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Ida Girod Bruneau

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Ismael Bruneau wanted a biblical family, one child for each of the 12 tribes of Israel. His wife Ida didn’t share that ambition, but still, they had 10. When one of her daughters was getting married she asked her mother what she could do to prevent the arrival of so many children and Ida answered, “If I knew, do you think I would have had all of you?” 

Ida herself came from a very large family. She was born in 1862 in Les Convers, Switzerland, to Gustave Girod and Sophie Balmer, the sixth of 16 children. Her favourite aunt, Celine Balmer was teaching at a private girl’s school in Baltimore, Maryland and arranged a job for Ida at the same school. In 1882 Ida sailed to the United States for the teaching position.

After a particularly bad year, with many deaths in the family, her parents decided to emigrate to America. Another son tragically died on the voyage and was buried at sea. The Girods were farmers and settled in the French community of Kankakee, Illinois. When Ida went to visit, she met the Minister, Ismael Bruneau. He was taken with her and they were soon married.

Ismael and Ida then lived in Green Bay Wisconsin where their first three children, Edgar, Beatrice and Hermonie were born. A French Protestant minister moved frequently and the next charge was in Holyoke Massachusetts, where Helvetia was born. Next was a move back to Canada. Sydney, Fernand, and Edmee were born in Quebec City and Renee, Herbert and Gerald in Montreal. All the children survived except Fernand. My Grandmother Beatrice said it was his name that killed him but we didn’t understand why as we thought the other siblings had stranger names. They played funeral with him and pulled him around in a wagon covered with flowers.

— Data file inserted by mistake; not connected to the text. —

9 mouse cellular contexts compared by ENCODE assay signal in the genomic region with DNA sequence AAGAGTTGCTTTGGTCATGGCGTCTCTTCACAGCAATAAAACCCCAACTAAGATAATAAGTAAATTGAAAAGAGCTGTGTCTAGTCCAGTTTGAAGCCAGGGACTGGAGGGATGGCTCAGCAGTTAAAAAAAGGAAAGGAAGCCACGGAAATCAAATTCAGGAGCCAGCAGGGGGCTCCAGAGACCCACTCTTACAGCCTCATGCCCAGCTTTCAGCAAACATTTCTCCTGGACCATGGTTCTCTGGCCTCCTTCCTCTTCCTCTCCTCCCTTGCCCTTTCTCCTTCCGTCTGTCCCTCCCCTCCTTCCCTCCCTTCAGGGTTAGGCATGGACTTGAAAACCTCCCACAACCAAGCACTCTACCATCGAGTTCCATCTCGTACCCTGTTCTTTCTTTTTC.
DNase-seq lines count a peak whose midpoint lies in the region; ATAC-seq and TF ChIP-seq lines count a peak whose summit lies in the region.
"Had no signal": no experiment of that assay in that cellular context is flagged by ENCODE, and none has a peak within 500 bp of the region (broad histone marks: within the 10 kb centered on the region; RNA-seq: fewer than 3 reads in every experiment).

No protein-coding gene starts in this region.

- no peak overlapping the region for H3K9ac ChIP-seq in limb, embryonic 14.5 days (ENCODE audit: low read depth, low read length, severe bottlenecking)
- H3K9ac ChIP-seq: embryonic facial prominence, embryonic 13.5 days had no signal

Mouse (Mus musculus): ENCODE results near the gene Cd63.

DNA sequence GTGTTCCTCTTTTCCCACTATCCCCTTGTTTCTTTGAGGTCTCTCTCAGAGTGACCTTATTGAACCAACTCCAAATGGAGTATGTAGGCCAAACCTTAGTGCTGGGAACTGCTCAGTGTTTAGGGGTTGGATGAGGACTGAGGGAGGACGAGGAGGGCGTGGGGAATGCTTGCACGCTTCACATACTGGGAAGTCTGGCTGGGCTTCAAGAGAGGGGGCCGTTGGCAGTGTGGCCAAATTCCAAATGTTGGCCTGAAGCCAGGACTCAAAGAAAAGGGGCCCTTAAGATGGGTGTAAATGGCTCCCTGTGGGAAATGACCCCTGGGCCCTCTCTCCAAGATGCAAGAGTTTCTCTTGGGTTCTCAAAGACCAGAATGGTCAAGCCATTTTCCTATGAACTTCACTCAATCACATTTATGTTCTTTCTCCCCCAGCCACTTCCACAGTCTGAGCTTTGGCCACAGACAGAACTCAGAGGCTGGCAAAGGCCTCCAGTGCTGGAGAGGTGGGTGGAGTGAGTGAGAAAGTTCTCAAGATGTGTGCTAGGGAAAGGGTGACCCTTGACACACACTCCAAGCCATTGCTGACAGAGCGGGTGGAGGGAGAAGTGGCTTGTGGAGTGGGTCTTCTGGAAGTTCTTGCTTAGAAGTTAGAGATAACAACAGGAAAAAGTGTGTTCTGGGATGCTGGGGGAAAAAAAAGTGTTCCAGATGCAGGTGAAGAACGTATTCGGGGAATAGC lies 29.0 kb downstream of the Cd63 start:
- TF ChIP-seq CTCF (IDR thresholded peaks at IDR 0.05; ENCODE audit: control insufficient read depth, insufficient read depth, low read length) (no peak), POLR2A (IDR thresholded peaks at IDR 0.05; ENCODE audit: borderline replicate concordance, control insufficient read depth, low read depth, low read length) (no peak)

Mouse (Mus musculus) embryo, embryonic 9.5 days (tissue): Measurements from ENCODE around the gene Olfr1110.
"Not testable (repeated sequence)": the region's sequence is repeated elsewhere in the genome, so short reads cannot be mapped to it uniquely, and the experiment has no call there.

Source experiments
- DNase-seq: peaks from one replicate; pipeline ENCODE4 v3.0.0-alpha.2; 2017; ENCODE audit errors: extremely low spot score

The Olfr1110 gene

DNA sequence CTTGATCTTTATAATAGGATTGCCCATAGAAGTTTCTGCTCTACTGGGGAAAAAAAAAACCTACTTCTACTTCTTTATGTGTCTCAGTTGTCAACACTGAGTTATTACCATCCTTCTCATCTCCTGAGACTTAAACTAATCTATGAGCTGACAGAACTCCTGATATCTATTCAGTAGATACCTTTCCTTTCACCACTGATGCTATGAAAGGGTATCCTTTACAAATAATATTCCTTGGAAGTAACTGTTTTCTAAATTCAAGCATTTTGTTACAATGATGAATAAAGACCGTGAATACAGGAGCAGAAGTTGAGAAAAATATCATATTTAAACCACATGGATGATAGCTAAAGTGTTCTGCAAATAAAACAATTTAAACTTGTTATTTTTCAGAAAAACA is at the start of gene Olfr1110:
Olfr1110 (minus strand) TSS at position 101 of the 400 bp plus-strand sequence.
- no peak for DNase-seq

Beatrice and Ida

Beatrice Bruneau and mother Ida 1900

 

Although a minister’s salary was meagre the family survived and flourished. The first two sons went to McGill. One became a doctor and the other a lawyer. All the girls finished high school, went to Normal school and became teachers except Renee who attended Business school. The two youngest boys were still at home when their father died. There wasn’t the money to send them to university but they both became successful businessmen.

Ismael’s death was a shock to Ida. He had preached at an earlier service in Portneuf and ran uphill from the station in Quebec City, as the train was 50 minutes late. He arrived at the end of the service and died of a heart attack. Her heart was broken, “ I must realize that my dear husband of nearly 32 years has left me forever.” She moved to her daughter Helvetia’s home in Lachute, a town Ismael had felt would be a good place to retire. She went back to Switzerland because her aunt Celine had returned, but Celine was suffering from dementia and with all other friends and family gone Ida decided her life was in Canada.

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Ida Girod Bruneau Frechette 1925

 

One of her husband’s brothers-in-law, Emilien Frechette, whose wife Emilina Marie Bruneau had died, proposed that as they were both alone they get married. He had built himself a large house in Iberville south of Montreal and wanted company. My Aunt Aline remembered hating her mother’s visits to Iberville because she would come back with large baskets of gooseberries, red and black currents, which had to be cleaned for jam and pies. Aline’s other memory of her grandmother Ida was teaching her to play rummy and seven up. Aline said, “ She liked the little games they played and thought the ‘Devil’s plaything’ was a misnomer.” It was fine to play cards, just not on Sunday.

Ida developed cancer and spent her last days in the Montreal General Hospital. She was buried in Mount Royal Cemetery in the Frechette plot with Emilien’s first wife Marie. After Ida’s death in 1927, he married Emilie Beauchamp Bruneau, the widow of Napoleon Bruneau, Ismael’s brother. Emilien certainly looked after the women in the Bruneau family. My mother remembered him as a nice old man. She didn’t remember her grandmother who died when she was five but she did remember visiting Monsieur Frechette in Iberville, going to the toilet and thinking, “My grandmother sat here!”

Endnotes:

Bruneau, Ida. A Short History of the Bruneau – Girod Families. 1993.

Bruneau, Ida. letter to Mes Frere et Soeur. February 5, 1918. Quebec City, Quebec. A copy in the author’s possession.

Aline Raguin Allchurch. Letter to Mary Sutherland. 2002. Author’s possession.